06 June 2016
After months of trying, Malaysia’s Parti Islam Se-Malaysia (PAS) finally succeeded in tabling the Syariah Courts (Criminal Jurisdiction) (Amendment) Bill 2016, also referred to as the “Syariah Bill”, in Parliament.
The move is seen as part of PAS’ long-term aim to introduce hudud, or Islamic criminal law, in the northern state of Kelantan, which is under its control. While attempts to implement hudud laws are not new, the perceived support by the ruling United Malays National Organisation (Umno) for the Bill tabled by PAS president Abdul Hadi Awang has caused an uproar both domestically and internationally. Notably, Ms Azalina Othman Said, the Umno minister-in-charge of Parliament who surprised many by fast-tracking Mr Hadi’s Bill from the last item on the queue to the first, explained over the weekend that she was merely acting under the instructions of the leader of the House and the Chief Whip. The leader of the House is Umno president and Prime Minister Najib Razak while the Chief Whip is Deputy Prime Minister Ahmad Zahid Hamidi, who is also an Umno vice-president.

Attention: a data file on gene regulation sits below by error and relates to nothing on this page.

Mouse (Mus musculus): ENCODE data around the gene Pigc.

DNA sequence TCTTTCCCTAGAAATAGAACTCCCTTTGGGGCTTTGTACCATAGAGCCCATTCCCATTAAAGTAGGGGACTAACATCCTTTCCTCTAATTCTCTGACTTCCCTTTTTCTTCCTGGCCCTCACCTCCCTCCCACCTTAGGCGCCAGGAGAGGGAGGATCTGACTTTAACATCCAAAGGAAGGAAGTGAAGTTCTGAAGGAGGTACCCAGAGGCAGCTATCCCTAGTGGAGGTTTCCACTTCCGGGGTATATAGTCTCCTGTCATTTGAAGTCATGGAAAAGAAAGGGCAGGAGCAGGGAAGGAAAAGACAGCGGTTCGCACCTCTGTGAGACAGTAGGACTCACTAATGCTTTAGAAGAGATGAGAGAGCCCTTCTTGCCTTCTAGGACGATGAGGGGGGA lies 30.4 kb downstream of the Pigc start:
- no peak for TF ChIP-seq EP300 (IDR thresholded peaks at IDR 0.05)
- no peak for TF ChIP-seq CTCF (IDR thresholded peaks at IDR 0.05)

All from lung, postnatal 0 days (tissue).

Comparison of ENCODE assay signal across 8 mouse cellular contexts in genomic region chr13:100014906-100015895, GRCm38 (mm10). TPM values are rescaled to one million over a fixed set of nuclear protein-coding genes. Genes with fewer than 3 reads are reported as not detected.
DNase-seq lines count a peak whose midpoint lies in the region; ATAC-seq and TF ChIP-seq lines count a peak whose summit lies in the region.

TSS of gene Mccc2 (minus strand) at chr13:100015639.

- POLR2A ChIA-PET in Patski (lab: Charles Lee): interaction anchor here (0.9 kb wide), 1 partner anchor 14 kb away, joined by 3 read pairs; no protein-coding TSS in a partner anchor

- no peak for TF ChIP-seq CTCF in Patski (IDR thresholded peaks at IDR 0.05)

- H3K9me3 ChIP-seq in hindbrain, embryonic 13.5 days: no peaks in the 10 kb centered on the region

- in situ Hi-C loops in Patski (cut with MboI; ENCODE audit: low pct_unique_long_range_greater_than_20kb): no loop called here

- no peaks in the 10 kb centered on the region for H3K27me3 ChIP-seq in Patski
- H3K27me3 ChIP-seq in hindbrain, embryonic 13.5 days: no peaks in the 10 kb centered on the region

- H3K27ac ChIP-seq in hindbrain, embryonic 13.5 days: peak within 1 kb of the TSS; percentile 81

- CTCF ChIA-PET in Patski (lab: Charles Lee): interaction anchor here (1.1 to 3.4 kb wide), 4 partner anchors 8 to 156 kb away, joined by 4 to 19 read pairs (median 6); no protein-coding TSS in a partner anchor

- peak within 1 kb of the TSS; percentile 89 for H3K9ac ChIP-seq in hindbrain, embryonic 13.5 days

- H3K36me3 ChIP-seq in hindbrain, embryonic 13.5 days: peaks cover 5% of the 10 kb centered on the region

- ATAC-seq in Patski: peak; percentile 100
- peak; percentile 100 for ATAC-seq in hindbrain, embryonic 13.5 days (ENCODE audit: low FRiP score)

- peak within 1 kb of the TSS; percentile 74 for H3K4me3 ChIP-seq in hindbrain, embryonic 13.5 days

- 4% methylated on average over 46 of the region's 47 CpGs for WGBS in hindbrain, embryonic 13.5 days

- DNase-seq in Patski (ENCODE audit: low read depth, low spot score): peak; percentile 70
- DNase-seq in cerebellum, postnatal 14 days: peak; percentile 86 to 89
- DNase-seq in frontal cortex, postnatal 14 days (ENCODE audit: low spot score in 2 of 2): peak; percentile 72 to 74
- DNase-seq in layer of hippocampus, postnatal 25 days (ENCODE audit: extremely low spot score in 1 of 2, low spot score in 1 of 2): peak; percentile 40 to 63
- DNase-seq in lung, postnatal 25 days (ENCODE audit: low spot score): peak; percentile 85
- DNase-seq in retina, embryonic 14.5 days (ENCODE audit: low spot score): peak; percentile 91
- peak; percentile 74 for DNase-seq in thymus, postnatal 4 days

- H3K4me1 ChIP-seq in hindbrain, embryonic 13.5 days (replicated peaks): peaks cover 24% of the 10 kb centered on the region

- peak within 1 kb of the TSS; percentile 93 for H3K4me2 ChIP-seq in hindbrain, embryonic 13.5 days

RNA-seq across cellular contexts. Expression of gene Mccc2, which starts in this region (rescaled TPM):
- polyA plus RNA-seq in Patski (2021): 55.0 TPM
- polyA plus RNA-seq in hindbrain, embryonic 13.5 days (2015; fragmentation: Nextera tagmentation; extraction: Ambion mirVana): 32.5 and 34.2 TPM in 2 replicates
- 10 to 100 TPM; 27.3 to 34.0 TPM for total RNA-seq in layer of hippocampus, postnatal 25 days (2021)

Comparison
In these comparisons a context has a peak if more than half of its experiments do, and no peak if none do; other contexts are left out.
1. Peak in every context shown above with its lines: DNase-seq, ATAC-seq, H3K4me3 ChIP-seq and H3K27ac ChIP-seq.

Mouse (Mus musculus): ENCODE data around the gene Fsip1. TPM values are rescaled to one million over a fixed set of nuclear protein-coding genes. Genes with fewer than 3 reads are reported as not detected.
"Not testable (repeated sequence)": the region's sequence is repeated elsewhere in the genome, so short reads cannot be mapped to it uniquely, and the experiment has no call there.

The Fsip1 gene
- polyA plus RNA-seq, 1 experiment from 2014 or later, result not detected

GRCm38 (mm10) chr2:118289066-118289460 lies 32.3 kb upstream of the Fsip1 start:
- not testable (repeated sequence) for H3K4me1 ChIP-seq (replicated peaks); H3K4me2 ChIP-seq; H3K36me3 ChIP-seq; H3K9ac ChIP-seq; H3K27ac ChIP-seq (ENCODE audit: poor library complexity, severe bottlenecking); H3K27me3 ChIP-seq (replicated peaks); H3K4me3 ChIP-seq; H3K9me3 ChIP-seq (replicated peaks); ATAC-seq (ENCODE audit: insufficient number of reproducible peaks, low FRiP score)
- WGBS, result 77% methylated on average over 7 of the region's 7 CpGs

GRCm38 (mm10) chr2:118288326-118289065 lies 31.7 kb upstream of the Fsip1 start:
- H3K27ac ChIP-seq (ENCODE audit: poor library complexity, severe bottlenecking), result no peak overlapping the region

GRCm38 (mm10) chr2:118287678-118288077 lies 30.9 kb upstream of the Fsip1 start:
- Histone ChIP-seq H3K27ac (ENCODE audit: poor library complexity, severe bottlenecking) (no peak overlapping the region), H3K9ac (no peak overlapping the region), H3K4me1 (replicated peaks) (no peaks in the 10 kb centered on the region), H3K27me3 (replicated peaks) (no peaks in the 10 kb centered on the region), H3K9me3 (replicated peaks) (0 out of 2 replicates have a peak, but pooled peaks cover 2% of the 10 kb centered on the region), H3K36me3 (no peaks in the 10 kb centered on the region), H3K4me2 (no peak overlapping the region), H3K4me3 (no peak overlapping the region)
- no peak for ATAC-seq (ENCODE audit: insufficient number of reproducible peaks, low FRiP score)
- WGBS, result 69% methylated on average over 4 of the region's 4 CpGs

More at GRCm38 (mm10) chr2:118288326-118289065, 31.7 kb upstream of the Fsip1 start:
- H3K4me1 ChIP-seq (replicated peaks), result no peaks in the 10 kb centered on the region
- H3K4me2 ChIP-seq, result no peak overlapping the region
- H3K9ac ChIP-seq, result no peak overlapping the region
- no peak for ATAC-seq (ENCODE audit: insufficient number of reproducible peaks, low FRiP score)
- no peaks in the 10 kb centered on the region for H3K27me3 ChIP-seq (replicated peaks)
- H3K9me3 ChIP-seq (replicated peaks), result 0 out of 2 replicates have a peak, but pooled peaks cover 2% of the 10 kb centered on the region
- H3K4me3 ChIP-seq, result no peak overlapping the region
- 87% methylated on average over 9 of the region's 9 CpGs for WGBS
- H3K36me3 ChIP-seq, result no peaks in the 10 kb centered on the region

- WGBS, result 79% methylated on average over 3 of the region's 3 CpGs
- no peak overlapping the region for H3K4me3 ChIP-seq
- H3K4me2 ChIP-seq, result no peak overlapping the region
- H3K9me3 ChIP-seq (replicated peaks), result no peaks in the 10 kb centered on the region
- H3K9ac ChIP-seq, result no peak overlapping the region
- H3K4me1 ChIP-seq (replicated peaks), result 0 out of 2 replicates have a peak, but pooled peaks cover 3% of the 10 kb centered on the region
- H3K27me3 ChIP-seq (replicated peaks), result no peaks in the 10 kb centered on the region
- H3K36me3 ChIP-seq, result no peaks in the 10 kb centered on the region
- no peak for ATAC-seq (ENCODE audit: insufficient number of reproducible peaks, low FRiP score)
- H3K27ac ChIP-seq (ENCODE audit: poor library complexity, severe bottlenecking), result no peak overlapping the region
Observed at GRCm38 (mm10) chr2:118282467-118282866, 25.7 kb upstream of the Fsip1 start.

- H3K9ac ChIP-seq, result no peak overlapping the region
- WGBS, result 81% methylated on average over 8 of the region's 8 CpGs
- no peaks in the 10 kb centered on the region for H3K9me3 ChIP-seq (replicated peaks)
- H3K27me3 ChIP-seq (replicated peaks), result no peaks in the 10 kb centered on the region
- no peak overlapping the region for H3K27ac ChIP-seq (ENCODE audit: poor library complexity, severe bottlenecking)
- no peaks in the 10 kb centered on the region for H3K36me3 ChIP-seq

While it is unlikely that the Bill will be passed, the hudud issue reveals once again the extent Malaysian politicians would go to in securing political support from the Malay populace in the country. The long-term implication of the Bill will prove divisive and could break the inter-religious harmony long enjoyed in the country.
… Mohamed Nawab Mohamed Osman is Coordinator of Malaysia Programme at the S. Rajaratnam School of International Studies (RSIS), Nanyang Technological University. Aida Arosoaie is a Senior Analyst at RSIS.
GPO / IDSS / Online / Print
Last updated on 06/06/2016